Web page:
Things are changing at a accelerating pace now as technology makes huge strides forward. In a few years, you can say goodbye to the traditional landline telephone. As the article above details, New Jersey has already given the OK for telecommunication companies to do just about anything they want. What is not talked about is that landlines are inefficient, they will soon be phased out. Every state will follow suit. Say goodbye to another industry that employed millions of Americans. The old telephone company model.

    I am not complaining…that is just the way it is. Carriage makers gave way to automobile manufacturers. Newspapers are on their last legs due to the internet. The point is, this life and death cycle of industries will accelerate and people everywhere will have to learn to adapt or fail.

    As an example: For over 50 years, being a Taxi driver could support a family, put kids through college…you know be a secure job. Enter UBER and the other App driven ride services. Taxis and the associated employees of that industry are in free fall, by their own admission. That industry will whither and die eventually. The UBER type industry employees should not, however, feel very smug or secure. Their industry’s life cycle will be much, much shorter. Self driving cars are already in real world testing. Once approved, UBER will no longer need drivers. Apps will simply contact the cars themselves, and they will pick you up sans human guidance.

    The whole point of this comment is that, the days of getting a job you can count on to be a career is most likely gone forever, with very few exceptions. Given the rapidly changing technology and life and death cycle of industries, I cannot see anything lasting 30 years…or 20 years for that matter. Those people that can adapt will do ok….those who can’t….well… The question becomes, how do you prepare for this rapidly transitioning employment landscape? What education is needed…most likely a very extensive one or very little, since there will be only two types of jobs….those that service the machines and systems…and…well no I guess the machines will do all the other jobs.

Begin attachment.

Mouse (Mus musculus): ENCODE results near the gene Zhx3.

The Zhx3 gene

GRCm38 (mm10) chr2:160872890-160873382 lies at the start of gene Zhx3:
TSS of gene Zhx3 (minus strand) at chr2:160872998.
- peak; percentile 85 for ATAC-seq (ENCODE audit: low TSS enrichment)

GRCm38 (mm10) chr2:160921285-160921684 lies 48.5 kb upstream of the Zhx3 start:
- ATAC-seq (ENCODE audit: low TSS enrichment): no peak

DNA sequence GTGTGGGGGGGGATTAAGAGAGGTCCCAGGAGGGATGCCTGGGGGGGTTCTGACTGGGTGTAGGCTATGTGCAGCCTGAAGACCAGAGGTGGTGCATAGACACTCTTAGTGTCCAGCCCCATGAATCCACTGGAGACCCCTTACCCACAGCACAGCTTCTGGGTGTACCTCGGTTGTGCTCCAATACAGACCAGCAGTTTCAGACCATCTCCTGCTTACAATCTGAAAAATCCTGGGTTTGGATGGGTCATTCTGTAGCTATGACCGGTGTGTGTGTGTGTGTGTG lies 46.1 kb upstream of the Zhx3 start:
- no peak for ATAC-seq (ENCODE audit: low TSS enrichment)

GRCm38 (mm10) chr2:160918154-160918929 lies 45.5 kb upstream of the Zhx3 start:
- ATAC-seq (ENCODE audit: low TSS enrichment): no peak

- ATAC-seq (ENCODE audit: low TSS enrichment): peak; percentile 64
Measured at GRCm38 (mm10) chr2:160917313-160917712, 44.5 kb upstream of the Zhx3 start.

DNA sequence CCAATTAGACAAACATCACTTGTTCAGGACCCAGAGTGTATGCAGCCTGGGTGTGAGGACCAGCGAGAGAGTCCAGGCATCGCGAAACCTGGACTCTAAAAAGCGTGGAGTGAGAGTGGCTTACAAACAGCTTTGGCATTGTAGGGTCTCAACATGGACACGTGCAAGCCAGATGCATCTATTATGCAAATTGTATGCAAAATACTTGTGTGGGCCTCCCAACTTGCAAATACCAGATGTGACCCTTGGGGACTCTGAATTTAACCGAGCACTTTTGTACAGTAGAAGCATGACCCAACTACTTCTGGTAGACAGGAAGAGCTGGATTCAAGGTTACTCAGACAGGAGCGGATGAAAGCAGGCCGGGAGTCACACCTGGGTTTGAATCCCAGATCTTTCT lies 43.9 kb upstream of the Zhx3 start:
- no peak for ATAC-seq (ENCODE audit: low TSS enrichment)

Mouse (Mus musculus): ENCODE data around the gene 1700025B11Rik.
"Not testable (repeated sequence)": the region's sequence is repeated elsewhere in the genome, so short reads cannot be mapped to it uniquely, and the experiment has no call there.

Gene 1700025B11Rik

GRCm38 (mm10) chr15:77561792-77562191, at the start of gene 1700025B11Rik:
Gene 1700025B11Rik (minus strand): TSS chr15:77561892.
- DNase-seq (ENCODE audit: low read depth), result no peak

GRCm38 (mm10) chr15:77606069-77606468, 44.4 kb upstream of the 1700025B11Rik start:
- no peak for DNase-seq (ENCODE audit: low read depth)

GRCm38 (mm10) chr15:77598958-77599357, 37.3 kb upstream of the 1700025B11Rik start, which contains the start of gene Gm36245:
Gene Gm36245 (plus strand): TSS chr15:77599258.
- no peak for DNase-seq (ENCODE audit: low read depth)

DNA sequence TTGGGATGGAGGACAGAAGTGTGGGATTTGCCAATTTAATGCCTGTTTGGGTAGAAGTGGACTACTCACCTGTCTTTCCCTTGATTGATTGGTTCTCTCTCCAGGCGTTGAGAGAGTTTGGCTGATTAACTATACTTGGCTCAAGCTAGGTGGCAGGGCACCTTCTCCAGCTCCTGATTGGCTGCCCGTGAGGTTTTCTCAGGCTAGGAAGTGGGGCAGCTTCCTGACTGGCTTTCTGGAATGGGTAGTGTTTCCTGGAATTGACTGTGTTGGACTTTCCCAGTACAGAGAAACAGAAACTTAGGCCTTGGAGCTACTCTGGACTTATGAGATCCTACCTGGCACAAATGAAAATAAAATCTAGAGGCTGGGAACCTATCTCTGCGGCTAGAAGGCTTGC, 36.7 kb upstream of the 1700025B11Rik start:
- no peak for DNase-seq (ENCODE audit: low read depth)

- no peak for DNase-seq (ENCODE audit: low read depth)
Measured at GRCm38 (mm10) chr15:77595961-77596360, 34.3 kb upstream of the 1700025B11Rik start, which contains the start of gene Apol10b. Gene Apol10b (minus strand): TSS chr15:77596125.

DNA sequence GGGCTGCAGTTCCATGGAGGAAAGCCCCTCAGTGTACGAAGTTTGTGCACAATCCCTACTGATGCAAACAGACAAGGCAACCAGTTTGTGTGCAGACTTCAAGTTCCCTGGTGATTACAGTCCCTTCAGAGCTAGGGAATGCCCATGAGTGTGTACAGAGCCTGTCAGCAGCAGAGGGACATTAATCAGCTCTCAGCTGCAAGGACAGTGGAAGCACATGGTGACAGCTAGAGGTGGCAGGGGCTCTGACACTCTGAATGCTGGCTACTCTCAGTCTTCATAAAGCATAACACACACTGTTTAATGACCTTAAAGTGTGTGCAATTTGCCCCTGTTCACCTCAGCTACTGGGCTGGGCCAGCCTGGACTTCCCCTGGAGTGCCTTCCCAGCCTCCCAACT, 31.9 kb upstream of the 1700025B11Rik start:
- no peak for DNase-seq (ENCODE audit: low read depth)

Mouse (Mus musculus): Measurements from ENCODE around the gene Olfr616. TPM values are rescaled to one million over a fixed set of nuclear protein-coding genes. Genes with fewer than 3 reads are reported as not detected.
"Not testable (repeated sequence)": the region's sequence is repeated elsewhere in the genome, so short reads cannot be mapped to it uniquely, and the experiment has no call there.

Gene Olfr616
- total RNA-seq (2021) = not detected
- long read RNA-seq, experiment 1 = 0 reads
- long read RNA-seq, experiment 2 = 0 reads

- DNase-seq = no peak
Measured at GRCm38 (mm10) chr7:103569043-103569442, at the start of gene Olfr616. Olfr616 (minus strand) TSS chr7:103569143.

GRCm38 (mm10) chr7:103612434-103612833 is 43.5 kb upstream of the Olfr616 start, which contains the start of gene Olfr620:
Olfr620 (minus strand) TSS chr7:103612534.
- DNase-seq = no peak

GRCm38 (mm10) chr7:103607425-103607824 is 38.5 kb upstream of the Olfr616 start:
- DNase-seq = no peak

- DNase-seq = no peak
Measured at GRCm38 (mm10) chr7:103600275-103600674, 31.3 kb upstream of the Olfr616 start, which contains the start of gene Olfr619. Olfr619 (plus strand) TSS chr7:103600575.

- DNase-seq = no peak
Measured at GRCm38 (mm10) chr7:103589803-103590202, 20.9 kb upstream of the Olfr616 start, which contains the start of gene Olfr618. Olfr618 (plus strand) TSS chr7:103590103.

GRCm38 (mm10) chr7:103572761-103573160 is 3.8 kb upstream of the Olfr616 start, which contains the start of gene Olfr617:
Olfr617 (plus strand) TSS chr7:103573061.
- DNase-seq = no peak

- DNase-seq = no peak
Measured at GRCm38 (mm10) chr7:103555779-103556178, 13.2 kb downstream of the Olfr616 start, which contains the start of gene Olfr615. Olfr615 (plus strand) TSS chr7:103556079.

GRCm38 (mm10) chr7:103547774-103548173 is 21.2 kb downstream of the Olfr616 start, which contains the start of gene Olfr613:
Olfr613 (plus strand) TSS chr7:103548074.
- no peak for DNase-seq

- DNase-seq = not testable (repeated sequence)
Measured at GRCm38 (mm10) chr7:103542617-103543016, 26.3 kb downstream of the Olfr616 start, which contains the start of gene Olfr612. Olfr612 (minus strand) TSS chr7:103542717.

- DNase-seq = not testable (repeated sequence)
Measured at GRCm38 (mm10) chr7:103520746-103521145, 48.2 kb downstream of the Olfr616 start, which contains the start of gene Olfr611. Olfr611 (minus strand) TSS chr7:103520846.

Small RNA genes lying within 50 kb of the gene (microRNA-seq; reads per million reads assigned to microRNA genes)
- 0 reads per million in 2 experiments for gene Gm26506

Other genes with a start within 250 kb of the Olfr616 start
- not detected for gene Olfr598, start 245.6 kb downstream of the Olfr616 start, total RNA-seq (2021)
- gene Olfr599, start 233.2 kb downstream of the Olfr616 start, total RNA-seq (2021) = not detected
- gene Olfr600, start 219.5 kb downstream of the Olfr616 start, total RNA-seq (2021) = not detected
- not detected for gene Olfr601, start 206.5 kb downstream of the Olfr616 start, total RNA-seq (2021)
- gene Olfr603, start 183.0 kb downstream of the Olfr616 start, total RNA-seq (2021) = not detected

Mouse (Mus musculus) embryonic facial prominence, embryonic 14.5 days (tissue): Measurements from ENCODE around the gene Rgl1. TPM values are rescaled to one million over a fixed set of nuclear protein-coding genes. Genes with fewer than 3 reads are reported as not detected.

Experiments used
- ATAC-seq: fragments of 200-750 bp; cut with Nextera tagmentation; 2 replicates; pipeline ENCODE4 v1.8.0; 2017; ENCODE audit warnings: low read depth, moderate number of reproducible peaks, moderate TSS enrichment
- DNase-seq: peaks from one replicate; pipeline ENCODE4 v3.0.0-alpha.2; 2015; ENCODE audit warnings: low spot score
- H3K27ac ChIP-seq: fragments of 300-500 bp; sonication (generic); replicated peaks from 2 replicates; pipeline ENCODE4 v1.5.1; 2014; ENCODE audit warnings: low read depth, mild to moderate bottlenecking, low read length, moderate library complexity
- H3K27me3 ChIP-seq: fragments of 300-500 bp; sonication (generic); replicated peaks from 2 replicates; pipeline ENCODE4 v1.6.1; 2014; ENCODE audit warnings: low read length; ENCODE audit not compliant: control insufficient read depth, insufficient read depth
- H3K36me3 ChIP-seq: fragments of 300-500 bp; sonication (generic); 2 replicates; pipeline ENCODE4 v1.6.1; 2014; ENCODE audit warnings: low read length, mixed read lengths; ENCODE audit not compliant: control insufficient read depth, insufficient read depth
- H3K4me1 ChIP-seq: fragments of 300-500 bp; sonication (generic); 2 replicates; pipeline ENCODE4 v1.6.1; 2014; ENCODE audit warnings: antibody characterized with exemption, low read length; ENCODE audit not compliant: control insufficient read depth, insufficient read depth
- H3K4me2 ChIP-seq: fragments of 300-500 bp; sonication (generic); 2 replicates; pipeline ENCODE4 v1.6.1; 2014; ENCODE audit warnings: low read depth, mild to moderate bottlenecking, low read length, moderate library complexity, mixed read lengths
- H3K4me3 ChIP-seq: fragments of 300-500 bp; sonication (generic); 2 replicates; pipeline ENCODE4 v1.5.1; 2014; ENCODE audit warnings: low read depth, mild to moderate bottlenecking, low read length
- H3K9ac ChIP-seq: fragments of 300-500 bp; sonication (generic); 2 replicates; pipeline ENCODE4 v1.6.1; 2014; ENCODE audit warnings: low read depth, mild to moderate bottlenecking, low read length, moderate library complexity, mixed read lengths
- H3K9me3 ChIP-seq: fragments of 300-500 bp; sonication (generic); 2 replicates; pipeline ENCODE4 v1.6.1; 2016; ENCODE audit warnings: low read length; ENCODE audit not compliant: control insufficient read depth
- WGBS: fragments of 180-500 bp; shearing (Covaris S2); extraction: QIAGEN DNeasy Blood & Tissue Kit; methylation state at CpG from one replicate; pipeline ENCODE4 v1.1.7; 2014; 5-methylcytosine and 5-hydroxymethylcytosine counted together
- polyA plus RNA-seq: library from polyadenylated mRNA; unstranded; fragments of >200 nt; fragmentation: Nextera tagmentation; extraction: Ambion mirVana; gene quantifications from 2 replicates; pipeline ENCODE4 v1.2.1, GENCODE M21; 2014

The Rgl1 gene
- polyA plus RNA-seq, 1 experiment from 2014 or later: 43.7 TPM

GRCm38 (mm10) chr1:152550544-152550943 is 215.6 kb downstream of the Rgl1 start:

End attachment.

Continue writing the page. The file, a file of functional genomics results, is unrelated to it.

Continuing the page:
It will happen slowly…and I guess “slowly” is relative, but our use of the economic system of Capitalism will force us down a preordained path…until a breaking point is reached. Automation will eventually reduce the need for human labor to the point that, unless you have the education to maintain or design a machine…you are not needed. Capitalism will ensure that machines will replace meat men as soon as the tech is there to make it possible….in every “job”…..because capitalism demands efficiency. Frankly, we meat men are just not that efficient when compared to machines.

    What will happen is a complete breakdown of the society, when people can no longer survive in the wage/slave society model….or a new model will have to be devised. The Corp/1% will have a choice to make. Change the societal model so everyone benefits from the technology regardless of education etc…or reduce and eliminate the unneeded meat men. I would not count on the generosity of the Corp/1%…they have priors.

    • Winky Cat says:

      “There will be no more CAREERS” Bingo!!!

      Here in PA, Verizon has been offering “buyouts” to long time employees, mostly in the landline related divisions. Have family & friends that have taken them. Doubt they were replaced.

      Had Verizon for landline for years, had few problems, until they started pushing FIOS. Suddenly, my service went to hell. Crackling over the line, dead line, calls not received, etc. Attempts to repair only lasted a short time. Ironically, FIOS wasn’t even available in my area when the troubles started.

      Finally dropped them, joined the “Cell and Google Voice” generation, and haven’t looked back.

      Your post touched so many valid points…Thanks!

  4. jakenhyde says:

    Is this going to be like Bridgegate…where The Fat Man will be totally unaware of what happened? Looks like Christie is just another one of those republicans who is in bed with big money and doesn’t give a hoot about his constituency.

  5. radsenior says:

    Can you hear me now?? Is no one listening?? Does anyone care?? It is at the local and state level where the greatest damages can occur if people do not pay attention! Is no one listening?? Does anyone care?? Can you hear me now??

  6. Rippie says:

    Sounds likely that a Federal Injunction will be sought and granted so the state of “New Frickin’ Juzzy” can try this process over again… properly, with full and open disclosure, including of the OBVIOUS payola that HAS to be going on here.